Capgemini: CP&R supply chains must adapt or risk failure
Supply chains in the consumer product and retail (CP&R) sector are heading for Copernican change, according to new research which discovered less than a third of organisations believe their supply chain is agile enough to remain competitive.
The new report from Capgemini Research Institute paints a grave image of inflexibility and supply chains stretched to breaking point following the upset of the past 12 months and the lingering, pernicious impact of the COVID-19 outbreak.
Two thirds of CP&R organisations said their strategy will change significantly in the next three years in response to the pandemic, with resiliency rising to the top of the agenda. Nearly all (85% of CP and 88% of retail organisations) said they had felt the pinch of the virus, with more than two thirds estimating that it took a quarter of a year to bounce back from the outbreak's initial disruptions.
The result is an extensive turn around plan that, for many, will focus on three key points:
- Demand sensing
Capgemini found that two thirds of organisations will segment their supply chain to better respond to fluctuating demand. More than half (54%) will invest in and implement the latest digital technology, including artificial intelligence (AI) and machine learning (ML) to reach their goals.
- Traceability becomes critical
COVID-19 snapped supply chains that were too rigid to react. Injecting greater traceability from end-to-end in the value chain will allow organisations to make better informed and swifter decisions in response to increases and decreases in demand - 75% of consumer products companies questioned said this had been a major pain point for them in 2020. To improve visibility, around 60% of organisations plan to step up their investments in digitisation of the supply chain, the most popular areas being automation (47%), robotics (42%) and artificial intelligence (42%).
- Global to hyper-local
The pre-pandemic trend of overseas and widespread supply chains will be reeled in over the coming years. The vast majority (72% of consumer product organizations and 58% of retailers) intend to look closer to home for suppliers and are actively investing in localising their manufacturing base or near shoring production.
In total, 65% of CP&R organisations are investing in regional and local programmes. The UK (83%) and India (79%) will see the biggest shift in this area, while organisations based in China are far less likely to be locally driven (42%).
"Agility and resilience to adapt”
Lindsey Mazza, Lead Consultant for the Global Consumer Products and Retail Group at Capgemini, says that investment now will pay dividends in the future, especially should supply chains face a disruptive and sudden event on the same scale as the coronavirus outbreak.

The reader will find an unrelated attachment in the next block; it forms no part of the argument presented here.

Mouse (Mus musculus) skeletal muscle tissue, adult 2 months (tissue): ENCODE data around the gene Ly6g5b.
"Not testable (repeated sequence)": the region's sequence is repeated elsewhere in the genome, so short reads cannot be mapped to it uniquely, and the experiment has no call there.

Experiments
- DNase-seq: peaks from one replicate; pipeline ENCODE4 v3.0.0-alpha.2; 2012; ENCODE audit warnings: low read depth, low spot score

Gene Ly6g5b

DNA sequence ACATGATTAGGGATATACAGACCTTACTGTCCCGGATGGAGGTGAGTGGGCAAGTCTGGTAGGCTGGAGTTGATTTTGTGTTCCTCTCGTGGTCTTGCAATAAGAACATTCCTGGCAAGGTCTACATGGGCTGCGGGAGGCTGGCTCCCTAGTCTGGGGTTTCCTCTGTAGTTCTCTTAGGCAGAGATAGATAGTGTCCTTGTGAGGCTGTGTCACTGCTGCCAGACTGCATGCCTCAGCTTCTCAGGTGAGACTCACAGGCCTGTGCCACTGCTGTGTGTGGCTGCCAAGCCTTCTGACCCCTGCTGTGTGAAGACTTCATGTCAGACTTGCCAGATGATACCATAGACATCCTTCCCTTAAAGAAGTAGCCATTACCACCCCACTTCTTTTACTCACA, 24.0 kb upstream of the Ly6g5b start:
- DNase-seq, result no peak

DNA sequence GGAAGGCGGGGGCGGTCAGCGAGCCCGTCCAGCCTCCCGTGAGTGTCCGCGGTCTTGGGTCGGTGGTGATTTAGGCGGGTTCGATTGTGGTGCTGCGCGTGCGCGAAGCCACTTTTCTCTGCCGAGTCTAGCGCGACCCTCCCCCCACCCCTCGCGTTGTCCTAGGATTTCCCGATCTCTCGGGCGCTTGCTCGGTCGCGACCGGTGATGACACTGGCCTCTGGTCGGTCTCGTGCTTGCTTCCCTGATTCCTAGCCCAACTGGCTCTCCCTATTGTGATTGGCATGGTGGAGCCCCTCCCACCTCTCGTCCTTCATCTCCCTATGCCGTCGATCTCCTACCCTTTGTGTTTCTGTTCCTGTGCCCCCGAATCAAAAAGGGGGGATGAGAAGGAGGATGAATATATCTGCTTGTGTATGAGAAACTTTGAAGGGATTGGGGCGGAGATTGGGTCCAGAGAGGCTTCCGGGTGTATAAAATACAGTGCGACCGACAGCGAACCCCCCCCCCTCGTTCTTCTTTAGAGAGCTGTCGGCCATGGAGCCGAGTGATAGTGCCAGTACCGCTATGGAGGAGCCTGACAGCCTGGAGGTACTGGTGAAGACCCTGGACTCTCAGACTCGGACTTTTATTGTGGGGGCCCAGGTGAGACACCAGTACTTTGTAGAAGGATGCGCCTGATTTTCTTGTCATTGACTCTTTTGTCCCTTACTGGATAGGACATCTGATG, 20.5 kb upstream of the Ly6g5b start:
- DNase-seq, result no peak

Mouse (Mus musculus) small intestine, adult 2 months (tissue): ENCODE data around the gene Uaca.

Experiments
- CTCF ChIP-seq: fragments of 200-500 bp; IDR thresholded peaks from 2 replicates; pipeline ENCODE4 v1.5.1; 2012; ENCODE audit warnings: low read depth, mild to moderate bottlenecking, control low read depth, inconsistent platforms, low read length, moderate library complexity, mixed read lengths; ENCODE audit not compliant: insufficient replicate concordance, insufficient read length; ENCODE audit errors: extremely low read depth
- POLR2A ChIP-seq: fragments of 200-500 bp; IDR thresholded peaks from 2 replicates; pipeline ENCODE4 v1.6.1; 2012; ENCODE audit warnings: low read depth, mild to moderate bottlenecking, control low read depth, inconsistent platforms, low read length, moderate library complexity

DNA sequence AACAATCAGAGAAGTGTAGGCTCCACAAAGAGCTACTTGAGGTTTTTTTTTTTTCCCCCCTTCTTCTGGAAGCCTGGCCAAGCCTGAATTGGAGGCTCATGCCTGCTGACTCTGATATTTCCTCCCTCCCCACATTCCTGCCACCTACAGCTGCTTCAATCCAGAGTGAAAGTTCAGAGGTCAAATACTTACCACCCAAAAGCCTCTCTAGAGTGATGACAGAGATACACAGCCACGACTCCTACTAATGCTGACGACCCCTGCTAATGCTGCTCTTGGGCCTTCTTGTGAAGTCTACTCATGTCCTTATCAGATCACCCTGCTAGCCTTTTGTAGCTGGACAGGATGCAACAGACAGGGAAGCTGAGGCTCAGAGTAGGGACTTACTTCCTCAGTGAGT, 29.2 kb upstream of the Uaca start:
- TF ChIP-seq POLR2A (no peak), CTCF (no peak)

“Consumer products and retail organisations recognise that further disruption could be just around the corner, and they need to have the agility and resilience to adapt within their supply chain,” Mazza says. “The pandemic was a learning. Organisations realise that new technologies can enable much-needed agility – from improving demand predictions, to boosting fulfilment to quicker last mile deliveries. By investing now, organisations put themselves in good stead to support consumers in their time of need – whenever that may be.”
Airbus Expanding Local Supply Chain in China
The reshaping of Airbus’ global supply chain during the pandemic will shift greater focus to China, the world’s fastest growing aviation market, according to China Daily.
Yang Xiaoyu, the company’s Head of Flyable Procurement in China and East Asia, says Airbus is building a “vertical integration supply chain” to source parts and materials, assemble, and deliver aircraft locally.
Yang Xiaoyu says the strategy will “lower costs of transportation and raise efficiency”, adding that Airbus will also work collaboratively with local Chinese suppliers to bring them “in line with global standards of Airbus”, strengthening its ties and capabilities across the territory.
China on Track to World’s Largest Aviation Market
Further expansion into China is unsurprising given the nation’s continuing emergence as the world’s economic superpower. It is steadily becoming the world’s biggest aviation market, and is a strategic territory to Airbus for deliveries and global production.
China already accounts for around a quarter of Airbus’s global commercial aircraft production, with more than 1,700 Airbus commercial jetliners in service in China as of the end of 2018. Even under the pandemic Airbus delivered 99 plane to China in 2020 and 64 in the first half of 2021, despite on-going disruption and widespread downturn in aviation.
China Central to Airbus Supply Chain Expansion
The country is also a strategic hotspot in Airbus’ global supply chain. The European aerospace giant established a final assembly line (FAL) in Tianjin, a port city in northeastern China, in 2008. It was the first to be built outside the borders of its four founding European countries - France, Germany, Spain and the UK.
It expanded the site to include a wide-body completion and delivery centre in 2017. In July 2021, the production site delivered the first Airbus A350 to China Eastern Airlines. George Xu, Airbus Executive Vice President and Airbus China CEO, said: “This is a new milestone in the long-term cooperation between China and Airbus, which further demonstrates Airbus’ commitment to the country.”
As of the end of June 2021, China Eastern Airlines operated an Airbus fleet of 413 aircraft, including 349 A320 Family aircraft, 55 A330 Family aircraft and nine A350 aircraft.
Today Airbus has around 200 Chinese suppliers. These include a composite manufacturing centre in Harbin, as well as engineering, customer support and training centres located in Beijing.
Top image: Airbus / The first A350 delivered from China to China Eastern Airlines